Beyond Mañana

Real Expat Life in Spain

Life in the second-language bubble


We are surrounded at all times by a babble of chatter, news and noise, and a lot of it these days is banal or bleak in the extreme.  I strongly believe in individual choice and active selection of what we expose ourselves to, because I also believe it has a significant impact on our emotional wellbeing, when we are bombarded by negative news or trivial nonsense – or most particularly, the latter purporting to be the former.

Even when we lived in the UK I always tended to avoid the kind of crap on popular TV like reality shows or ‘talent’ contests.  But we tended to have the TV on most evenings and simply by immersion in popular culture and the internet such memes had a capacity to invade one’s consciousness regardless, in a way I didn’t even notice… and media surrounds us all every day from news to commentary to chat to advertising to popular music.  It is after all part of the environment we live in.  We don’t just hear about it, we talk about it and share things about it and have opinions about it whether we want to or not.

bubbleNot until we moved overnight to a second language environment, did I appreciate the impact of that.  It was like the world suddenly went quiet and peaceful. And we found we could choose, proactively select, what we permitted to penetrate that bubble.

I think it’s easy to talk quite derisively about expats living in their own little world, but I am talking about the positive effects of removing oneself from the rubbish bits of the old world – not recreating it in a distorted little sub-community on an urb somewhere.  I am talking about making an effort to communicate in a shop or scan a magazine, and the way the language barrier effectively acts as a filter for things you don’t want.

If you completely understand and can read a language, you cannot help but absorb advertising messages, negative news items, political points of view or bits of nasty gossip – whereas if you have to make the effort to think about it and translate it you naturally become more selective and filter as you go.  You can pick out specifically the information that you need and which genuinely interests you, and ignore and simply not take in that which you do not, far more effectively than before.

Of course finding that relevant stuff in the first place can be challenging, and unknown things addressed to my Spanish limited company can still leave me puzzled – is this junk mail, or something new I have to pay for?  Scanning and sending to my gestor usually results in swift reassurance – yeah that is basically junk mail trying to pass itself off as something you have to pay for.  This is something anyone running a business in the UK is obviously very familiar with especially in the light of rapidly changing legal frameworks, and the topicality of the references is often a good clue.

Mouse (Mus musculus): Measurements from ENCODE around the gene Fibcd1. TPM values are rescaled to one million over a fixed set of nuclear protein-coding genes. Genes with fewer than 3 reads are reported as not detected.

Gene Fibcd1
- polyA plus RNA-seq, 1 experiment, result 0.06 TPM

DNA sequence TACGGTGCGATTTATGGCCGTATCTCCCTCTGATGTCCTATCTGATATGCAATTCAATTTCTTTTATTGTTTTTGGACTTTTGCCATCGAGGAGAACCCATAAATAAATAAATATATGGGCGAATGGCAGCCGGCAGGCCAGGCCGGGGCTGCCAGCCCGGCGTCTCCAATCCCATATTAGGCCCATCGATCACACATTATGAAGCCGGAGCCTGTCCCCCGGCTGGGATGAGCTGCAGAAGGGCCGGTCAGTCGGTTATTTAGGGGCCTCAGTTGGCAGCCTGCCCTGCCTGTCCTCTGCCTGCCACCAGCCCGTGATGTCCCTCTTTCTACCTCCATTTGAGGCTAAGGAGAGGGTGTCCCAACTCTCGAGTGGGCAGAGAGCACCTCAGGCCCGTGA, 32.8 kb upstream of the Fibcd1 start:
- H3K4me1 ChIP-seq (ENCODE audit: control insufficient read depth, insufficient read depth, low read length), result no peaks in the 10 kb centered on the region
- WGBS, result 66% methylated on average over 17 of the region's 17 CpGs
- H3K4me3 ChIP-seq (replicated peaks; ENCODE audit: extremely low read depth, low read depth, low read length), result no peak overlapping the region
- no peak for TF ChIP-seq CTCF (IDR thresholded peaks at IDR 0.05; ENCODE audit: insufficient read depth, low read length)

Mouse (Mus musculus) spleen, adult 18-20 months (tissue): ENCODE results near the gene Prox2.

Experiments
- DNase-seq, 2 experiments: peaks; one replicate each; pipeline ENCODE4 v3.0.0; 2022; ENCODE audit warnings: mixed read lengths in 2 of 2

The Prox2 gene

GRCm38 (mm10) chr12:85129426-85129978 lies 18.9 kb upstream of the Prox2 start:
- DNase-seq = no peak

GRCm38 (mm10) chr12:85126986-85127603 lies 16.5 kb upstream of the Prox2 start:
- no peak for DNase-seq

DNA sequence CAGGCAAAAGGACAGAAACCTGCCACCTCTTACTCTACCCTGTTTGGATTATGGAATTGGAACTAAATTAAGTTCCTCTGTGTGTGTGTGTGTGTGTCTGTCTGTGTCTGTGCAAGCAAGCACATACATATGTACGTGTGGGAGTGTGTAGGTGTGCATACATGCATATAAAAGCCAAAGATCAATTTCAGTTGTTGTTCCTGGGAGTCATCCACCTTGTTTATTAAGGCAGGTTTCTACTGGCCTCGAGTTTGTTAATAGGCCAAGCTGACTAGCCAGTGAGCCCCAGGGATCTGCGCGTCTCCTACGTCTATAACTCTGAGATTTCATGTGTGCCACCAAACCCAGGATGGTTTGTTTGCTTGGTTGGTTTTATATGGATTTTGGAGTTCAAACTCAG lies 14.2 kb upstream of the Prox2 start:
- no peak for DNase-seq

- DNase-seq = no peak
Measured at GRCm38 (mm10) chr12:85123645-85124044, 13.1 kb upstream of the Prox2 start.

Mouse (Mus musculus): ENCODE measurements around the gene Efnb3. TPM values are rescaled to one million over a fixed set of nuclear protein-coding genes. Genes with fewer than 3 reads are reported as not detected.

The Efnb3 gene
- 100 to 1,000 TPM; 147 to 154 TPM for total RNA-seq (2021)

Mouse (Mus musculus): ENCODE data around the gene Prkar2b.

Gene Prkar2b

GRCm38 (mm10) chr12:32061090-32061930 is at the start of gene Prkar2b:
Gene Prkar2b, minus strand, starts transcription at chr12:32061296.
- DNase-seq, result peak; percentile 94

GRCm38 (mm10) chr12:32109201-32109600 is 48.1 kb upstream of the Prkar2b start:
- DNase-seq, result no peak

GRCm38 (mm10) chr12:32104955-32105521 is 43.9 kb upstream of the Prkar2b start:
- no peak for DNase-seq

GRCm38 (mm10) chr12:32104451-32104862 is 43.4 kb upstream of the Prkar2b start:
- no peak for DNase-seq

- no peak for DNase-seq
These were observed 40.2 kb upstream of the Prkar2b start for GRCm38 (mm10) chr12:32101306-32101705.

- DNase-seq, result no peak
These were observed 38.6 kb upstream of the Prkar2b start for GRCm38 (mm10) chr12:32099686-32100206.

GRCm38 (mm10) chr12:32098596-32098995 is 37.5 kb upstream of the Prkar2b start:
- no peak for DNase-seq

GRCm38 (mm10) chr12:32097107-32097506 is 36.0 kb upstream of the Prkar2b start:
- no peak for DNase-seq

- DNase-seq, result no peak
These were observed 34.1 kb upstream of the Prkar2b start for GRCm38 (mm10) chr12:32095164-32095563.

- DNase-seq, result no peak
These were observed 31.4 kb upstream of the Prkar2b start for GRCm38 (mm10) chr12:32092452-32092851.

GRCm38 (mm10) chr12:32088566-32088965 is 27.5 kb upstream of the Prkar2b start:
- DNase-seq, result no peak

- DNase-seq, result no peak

I keep in touch with as much UK and world news media as I want online, and the same goes for Spanish news – a lot of it is inevitably depressing, but the bottom line is aspects of it affect me and those I care about in different ways, and I would never want to opt out entirely.

It’s just easier to choose, to switch it off and control it – such as with the cold-callers, whose lists seem harder to get off than in the UK but at least the calls themselves are generally quite short when they find you speak no Spanish whatsoever…

It’s funny though, just occasionally you find something in you misses the bollocky bullshit.  Take for example the biggest load of noise-to-signal, the skincare and beauty market: My new-found bubble lifestyle should enable me to easily choose good value functional moisturiser based on facts supplied in the packaging and labelling – but instead I find myself waiting till I am in the UK, or kidding myself about the cost-saving virtues of duty free, so that I can immerse myself in the same old pseudo-scientific claptrap about poly-nutri-pep-particles that will somehow make me younger, sexier, richer and a better human being.  I am sure this is why we all got so excited about Boots finally delivering to Spain.

I end up spending far more than I could spend on a tube of goo in a local shop here, because here I would filter the bullshit and could not possibly justify it.  I know this, yet still think ‘well I will take a look when I am in Gatwick next month’ and buy it there instead from a range twice the price.

But as we have now lived for more than five years without broadcast TV we really enjoy what we do watch, because we’ve generally had to make the effort to find a good stream or download source for it, and we watch it when we want to on our own terms.

If we want to wait till a series has ended and gorge on it over a handful of back-to-back marathon evening sessions we can, and the whole idea of ‘when something is on’ as become about as meaningful and relevant as nipping out to catch the post.  Very occasionally if we want to engage with something synchronously as part of a cultural phenomenon (eg follow the tweetstream of garbage during The Apprentice) we can watch in real time if the internet is behaving itself, but more often than not we filter and control.  And the kids are happy to do the same.

If we find ourselves staying on holiday in the UK with someone whose got the full Sky or Virgin Media works, it’s absolutely fascinating for about 20 minutes of menu surfing – or until we realise that despite all those thousands of channels there’s actually nothing we want to watch.  Then we remember we have the last series of Breaking Bad on a USB stick and opt for that instead…

Bubble life rocks.  Come and see for yourself – just don’t bring any sharp objects.